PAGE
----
Date of Award:

12-2019

Document Type:

Thesis

Degree Name:

Master of Science (MS)

Department:

Watershed Sciences

Advisor/Chair:

Patrick Belmont

Co-Advisor/Chair:

Belize Lane

Third Advisor:

Steve Voelker

Abstract

River sediment is one of the most pervasive pollutants in the world. Excess amounts of fine sediment can reduce water quality, damage stream ecosystems, and harm aquatic life. Both natural and human-caused processes can add sediment to a river, such as tectonic uplift, landslides, and timber harvesting. Therefore, it is important to understand how fine sediment enters and moves through a rive system to inform policymakers and land-managers on effective ecosystem management.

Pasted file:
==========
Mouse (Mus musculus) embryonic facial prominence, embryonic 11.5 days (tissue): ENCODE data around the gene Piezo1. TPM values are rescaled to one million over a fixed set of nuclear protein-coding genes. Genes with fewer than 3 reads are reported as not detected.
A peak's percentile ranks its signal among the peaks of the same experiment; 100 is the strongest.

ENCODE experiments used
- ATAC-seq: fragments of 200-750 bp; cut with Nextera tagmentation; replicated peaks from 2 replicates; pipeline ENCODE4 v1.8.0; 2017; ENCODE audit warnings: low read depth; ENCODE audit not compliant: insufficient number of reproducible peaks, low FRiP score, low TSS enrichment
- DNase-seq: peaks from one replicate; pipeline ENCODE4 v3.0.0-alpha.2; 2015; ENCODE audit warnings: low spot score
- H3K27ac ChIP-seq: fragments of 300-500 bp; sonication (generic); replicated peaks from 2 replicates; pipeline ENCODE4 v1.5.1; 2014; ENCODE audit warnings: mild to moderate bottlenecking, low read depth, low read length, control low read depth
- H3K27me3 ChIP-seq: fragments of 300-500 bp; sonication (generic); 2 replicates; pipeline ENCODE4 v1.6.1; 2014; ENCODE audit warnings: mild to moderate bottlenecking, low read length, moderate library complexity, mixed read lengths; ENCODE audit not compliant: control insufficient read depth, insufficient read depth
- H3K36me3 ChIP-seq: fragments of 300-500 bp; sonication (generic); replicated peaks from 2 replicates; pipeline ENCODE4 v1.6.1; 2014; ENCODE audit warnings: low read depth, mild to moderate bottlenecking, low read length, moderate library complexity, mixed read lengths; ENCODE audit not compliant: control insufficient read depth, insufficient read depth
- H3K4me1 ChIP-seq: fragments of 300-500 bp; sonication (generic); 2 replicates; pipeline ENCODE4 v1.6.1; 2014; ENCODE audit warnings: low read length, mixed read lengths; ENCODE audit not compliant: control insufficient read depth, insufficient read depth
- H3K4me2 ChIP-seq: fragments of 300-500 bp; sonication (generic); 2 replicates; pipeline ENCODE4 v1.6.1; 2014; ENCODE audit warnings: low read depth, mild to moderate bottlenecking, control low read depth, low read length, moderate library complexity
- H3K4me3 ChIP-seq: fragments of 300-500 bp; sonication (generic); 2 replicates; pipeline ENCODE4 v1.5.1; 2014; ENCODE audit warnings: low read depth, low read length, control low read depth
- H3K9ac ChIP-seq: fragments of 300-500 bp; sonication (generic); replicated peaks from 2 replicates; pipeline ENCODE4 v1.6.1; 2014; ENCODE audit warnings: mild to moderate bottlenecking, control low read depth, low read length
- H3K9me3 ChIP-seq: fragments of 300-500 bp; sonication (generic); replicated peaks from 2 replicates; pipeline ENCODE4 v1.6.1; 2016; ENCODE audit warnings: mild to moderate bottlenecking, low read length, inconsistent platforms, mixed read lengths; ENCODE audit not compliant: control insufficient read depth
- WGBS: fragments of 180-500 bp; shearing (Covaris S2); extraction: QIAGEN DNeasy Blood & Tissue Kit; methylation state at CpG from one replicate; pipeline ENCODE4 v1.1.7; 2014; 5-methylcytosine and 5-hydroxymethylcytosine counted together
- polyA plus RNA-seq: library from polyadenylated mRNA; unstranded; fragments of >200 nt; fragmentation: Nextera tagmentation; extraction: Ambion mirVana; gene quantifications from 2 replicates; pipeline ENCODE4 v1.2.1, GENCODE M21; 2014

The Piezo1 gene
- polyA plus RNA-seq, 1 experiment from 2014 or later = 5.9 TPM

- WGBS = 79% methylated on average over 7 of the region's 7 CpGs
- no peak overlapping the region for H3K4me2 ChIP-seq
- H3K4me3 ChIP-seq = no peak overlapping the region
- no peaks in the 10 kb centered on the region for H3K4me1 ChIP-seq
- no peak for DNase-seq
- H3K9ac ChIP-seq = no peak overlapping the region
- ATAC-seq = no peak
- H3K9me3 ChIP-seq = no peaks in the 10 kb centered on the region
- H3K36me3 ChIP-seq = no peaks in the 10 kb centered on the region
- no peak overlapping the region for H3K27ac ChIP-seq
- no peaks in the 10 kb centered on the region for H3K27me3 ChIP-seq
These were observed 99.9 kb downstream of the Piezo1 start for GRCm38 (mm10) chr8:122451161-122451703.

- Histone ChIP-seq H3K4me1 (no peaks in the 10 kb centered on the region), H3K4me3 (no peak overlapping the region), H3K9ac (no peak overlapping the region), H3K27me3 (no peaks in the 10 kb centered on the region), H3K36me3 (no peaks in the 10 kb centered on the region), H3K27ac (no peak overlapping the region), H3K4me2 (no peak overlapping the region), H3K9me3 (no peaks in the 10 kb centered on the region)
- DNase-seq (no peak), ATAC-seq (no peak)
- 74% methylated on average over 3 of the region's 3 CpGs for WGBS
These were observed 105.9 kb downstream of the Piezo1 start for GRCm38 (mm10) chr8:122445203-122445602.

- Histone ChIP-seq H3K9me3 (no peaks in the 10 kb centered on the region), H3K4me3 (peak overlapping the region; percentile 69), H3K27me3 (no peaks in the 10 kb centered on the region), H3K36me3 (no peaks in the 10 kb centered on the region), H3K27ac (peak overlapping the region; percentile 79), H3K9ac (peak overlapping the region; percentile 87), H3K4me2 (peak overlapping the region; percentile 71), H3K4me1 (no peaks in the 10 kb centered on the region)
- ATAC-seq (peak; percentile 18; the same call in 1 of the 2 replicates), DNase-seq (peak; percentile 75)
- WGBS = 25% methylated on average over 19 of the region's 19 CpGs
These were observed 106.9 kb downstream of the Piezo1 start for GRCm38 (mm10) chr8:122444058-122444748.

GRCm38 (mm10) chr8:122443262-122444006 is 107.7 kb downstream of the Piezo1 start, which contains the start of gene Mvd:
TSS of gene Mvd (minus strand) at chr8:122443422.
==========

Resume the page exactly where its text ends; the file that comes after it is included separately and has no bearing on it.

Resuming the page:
In this study, we determined how the relationship between river flow and suspended sediment changed among watersheds along the North Coast of California. We found a rise in suspended sediment concentration at median flows following extreme timber harvesting. Additionally, our results indicate that river flow and suspended sediment relationships are influenced by timber harvest activity, tectonic uplift, rainfall patterns, and near-channel environments.

These results support previous findings that extreme land disturbance in a watershed, be it natural or human-caused, can change river flow and suspended sediment relationships. Our results suggest that policymakers and land-managers should take into account tectonic uplift when making regulation and should prioritize protecting near-channel environments.

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